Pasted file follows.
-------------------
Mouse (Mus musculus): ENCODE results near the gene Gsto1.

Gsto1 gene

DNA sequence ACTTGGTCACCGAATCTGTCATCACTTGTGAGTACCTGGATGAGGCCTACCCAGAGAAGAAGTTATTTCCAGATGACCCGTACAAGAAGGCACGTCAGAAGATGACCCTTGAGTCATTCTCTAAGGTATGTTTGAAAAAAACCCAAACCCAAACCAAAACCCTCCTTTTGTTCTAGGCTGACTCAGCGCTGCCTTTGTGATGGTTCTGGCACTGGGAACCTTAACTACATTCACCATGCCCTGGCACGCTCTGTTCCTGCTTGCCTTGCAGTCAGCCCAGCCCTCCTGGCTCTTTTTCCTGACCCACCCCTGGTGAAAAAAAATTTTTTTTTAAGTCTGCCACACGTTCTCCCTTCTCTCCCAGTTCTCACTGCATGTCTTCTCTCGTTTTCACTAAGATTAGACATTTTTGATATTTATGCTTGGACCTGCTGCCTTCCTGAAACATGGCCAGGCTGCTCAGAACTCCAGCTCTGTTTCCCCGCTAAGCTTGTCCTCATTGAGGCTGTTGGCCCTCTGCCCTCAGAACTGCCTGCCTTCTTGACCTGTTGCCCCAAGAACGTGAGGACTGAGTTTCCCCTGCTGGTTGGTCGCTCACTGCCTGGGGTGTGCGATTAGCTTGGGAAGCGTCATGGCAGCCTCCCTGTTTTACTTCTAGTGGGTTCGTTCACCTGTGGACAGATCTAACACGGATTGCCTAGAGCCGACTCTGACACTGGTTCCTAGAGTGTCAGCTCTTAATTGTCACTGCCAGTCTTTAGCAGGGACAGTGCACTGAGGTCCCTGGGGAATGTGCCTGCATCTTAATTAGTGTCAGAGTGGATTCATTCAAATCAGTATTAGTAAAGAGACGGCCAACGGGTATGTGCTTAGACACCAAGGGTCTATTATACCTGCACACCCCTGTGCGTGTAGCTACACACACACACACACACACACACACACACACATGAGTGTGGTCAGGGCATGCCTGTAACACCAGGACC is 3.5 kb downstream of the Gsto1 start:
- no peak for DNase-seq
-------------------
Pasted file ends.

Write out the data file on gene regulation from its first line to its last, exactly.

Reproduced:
Mouse (Mus musculus): ENCODE results near the gene Gsto1.

Gsto1 gene

DNA sequence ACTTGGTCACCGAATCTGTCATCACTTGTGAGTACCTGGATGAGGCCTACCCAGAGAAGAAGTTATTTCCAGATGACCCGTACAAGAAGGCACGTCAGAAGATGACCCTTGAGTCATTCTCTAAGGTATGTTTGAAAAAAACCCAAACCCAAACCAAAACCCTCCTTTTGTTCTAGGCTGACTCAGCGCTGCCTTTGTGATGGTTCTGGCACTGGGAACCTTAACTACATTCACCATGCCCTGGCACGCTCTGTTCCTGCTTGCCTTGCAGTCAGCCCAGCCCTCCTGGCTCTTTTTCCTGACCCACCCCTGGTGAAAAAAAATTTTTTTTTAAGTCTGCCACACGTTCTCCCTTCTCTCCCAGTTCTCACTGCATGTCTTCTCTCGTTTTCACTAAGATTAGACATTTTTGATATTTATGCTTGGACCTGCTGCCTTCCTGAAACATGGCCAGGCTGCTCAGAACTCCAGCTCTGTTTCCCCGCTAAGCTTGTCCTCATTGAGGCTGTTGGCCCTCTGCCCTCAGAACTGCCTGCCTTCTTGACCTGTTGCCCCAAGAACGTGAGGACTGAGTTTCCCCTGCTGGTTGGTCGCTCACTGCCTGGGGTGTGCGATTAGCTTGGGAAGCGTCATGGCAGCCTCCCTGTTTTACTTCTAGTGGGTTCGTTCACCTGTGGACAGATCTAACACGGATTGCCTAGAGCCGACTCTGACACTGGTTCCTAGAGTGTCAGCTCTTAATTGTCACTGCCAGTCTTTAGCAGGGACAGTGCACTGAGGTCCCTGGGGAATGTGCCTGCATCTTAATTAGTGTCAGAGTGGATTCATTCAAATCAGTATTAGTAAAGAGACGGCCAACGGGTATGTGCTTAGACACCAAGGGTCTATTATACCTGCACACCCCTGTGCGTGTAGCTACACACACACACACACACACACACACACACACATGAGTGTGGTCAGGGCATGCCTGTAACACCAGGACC is 3.5 kb downstream of the Gsto1 start:
- no peak for DNase-seq